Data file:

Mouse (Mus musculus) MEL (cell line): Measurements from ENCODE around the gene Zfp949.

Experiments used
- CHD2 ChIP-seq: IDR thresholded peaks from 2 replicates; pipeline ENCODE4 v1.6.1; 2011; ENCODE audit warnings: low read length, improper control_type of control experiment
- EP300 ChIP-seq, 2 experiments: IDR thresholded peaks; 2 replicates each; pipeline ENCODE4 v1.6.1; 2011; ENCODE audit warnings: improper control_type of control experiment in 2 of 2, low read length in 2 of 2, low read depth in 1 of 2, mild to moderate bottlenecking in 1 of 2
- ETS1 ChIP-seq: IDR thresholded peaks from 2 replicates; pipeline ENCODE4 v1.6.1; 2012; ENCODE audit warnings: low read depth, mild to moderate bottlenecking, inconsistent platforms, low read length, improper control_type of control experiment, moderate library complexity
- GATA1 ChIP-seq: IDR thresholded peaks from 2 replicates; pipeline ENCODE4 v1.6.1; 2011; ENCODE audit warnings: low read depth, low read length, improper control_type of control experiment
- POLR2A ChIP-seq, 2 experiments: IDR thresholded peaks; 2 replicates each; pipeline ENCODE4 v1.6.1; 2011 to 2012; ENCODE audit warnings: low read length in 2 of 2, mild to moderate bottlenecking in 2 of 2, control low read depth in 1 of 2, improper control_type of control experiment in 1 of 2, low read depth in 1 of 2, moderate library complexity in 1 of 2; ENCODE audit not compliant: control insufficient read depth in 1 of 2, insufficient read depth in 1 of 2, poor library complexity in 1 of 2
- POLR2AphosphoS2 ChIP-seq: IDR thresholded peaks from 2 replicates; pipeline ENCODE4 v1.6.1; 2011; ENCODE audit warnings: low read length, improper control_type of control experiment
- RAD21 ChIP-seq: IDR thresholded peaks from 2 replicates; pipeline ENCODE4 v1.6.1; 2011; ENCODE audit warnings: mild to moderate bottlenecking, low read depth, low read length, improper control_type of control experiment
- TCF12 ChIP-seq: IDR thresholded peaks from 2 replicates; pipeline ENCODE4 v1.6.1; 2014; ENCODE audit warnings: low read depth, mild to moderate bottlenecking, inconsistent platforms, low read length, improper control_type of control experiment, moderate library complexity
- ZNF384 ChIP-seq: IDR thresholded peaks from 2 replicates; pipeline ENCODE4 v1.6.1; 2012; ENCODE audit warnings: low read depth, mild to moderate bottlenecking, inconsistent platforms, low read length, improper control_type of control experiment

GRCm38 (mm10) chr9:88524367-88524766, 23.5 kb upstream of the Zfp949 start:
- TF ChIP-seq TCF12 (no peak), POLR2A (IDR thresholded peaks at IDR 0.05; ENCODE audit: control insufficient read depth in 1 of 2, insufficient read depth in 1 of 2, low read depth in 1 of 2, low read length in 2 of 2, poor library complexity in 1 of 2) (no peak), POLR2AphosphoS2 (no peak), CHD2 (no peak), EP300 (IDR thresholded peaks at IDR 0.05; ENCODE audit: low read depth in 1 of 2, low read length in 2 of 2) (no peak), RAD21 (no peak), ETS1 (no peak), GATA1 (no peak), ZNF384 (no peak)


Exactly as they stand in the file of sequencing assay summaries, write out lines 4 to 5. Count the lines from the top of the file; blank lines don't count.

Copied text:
- EP300 ChIP-seq, 2 experiments: IDR thresholded peaks; 2 replicates each; pipeline ENCODE4 v1.6.1; 2011; ENCODE audit warnings: improper control_type of control experiment in 2 of 2, low read length in 2 of 2, low read depth in 1 of 2, mild to moderate bottlenecking in 1 of 2
- ETS1 ChIP-seq: IDR thresholded peaks from 2 replicates; pipeline ENCODE4 v1.6.1; 2012; ENCODE audit warnings: low read depth, mild to moderate bottlenecking, inconsistent platforms, low read length, improper control_type of control experiment, moderate library complexity